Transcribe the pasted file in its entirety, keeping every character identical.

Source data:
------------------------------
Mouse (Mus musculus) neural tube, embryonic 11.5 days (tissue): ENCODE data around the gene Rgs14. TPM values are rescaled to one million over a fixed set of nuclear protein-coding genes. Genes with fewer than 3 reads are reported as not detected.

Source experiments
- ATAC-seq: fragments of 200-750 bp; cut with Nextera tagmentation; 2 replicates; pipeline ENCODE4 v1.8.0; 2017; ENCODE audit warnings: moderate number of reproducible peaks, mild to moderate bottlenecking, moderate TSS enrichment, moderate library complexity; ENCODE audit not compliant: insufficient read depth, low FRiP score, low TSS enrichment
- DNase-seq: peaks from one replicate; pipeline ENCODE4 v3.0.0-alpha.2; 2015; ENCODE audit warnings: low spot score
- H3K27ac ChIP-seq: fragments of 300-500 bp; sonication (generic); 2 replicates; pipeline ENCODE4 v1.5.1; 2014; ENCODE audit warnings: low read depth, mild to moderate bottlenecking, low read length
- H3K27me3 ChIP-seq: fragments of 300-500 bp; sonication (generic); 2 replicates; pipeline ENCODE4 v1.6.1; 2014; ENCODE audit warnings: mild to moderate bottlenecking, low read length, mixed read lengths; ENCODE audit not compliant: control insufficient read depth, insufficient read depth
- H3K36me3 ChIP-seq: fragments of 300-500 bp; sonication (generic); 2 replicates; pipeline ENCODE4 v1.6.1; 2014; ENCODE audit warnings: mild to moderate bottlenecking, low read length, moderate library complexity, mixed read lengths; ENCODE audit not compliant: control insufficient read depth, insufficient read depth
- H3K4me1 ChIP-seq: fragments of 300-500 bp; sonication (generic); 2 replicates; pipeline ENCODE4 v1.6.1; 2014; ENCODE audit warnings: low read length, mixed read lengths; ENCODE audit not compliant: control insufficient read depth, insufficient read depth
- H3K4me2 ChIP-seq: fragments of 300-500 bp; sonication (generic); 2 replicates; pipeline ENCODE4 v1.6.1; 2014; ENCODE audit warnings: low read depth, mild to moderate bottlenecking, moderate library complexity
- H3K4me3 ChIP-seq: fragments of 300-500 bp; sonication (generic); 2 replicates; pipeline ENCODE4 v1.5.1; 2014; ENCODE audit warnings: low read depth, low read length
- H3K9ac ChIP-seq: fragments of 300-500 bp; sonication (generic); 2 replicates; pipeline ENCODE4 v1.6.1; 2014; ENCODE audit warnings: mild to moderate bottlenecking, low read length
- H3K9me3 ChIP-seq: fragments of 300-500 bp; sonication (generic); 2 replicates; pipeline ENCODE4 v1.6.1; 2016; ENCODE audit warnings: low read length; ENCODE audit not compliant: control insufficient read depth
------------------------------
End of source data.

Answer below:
Mouse (Mus musculus) neural tube, embryonic 11.5 days (tissue): ENCODE data around the gene Rgs14. TPM values are rescaled to one million over a fixed set of nuclear protein-coding genes. Genes with fewer than 3 reads are reported as not detected.

Source experiments
- ATAC-seq: fragments of 200-750 bp; cut with Nextera tagmentation; 2 replicates; pipeline ENCODE4 v1.8.0; 2017; ENCODE audit warnings: moderate number of reproducible peaks, mild to moderate bottlenecking, moderate TSS enrichment, moderate library complexity; ENCODE audit not compliant: insufficient read depth, low FRiP score, low TSS enrichment
- DNase-seq: peaks from one replicate; pipeline ENCODE4 v3.0.0-alpha.2; 2015; ENCODE audit warnings: low spot score
- H3K27ac ChIP-seq: fragments of 300-500 bp; sonication (generic); 2 replicates; pipeline ENCODE4 v1.5.1; 2014; ENCODE audit warnings: low read depth, mild to moderate bottlenecking, low read length
- H3K27me3 ChIP-seq: fragments of 300-500 bp; sonication (generic); 2 replicates; pipeline ENCODE4 v1.6.1; 2014; ENCODE audit warnings: mild to moderate bottlenecking, low read length, mixed read lengths; ENCODE audit not compliant: control insufficient read depth, insufficient read depth
- H3K36me3 ChIP-seq: fragments of 300-500 bp; sonication (generic); 2 replicates; pipeline ENCODE4 v1.6.1; 2014; ENCODE audit warnings: mild to moderate bottlenecking, low read length, moderate library complexity, mixed read lengths; ENCODE audit not compliant: control insufficient read depth, insufficient read depth
- H3K4me1 ChIP-seq: fragments of 300-500 bp; sonication (generic); 2 replicates; pipeline ENCODE4 v1.6.1; 2014; ENCODE audit warnings: low read length, mixed read lengths; ENCODE audit not compliant: control insufficient read depth, insufficient read depth
- H3K4me2 ChIP-seq: fragments of 300-500 bp; sonication (generic); 2 replicates; pipeline ENCODE4 v1.6.1; 2014; ENCODE audit warnings: low read depth, mild to moderate bottlenecking, moderate library complexity
- H3K4me3 ChIP-seq: fragments of 300-500 bp; sonication (generic); 2 replicates; pipeline ENCODE4 v1.5.1; 2014; ENCODE audit warnings: low read depth, low read length
- H3K9ac ChIP-seq: fragments of 300-500 bp; sonication (generic); 2 replicates; pipeline ENCODE4 v1.6.1; 2014; ENCODE audit warnings: mild to moderate bottlenecking, low read length
- H3K9me3 ChIP-seq: fragments of 300-500 bp; sonication (generic); 2 replicates; pipeline ENCODE4 v1.6.1; 2016; ENCODE audit warnings: low read length; ENCODE audit not compliant: control insufficient read depth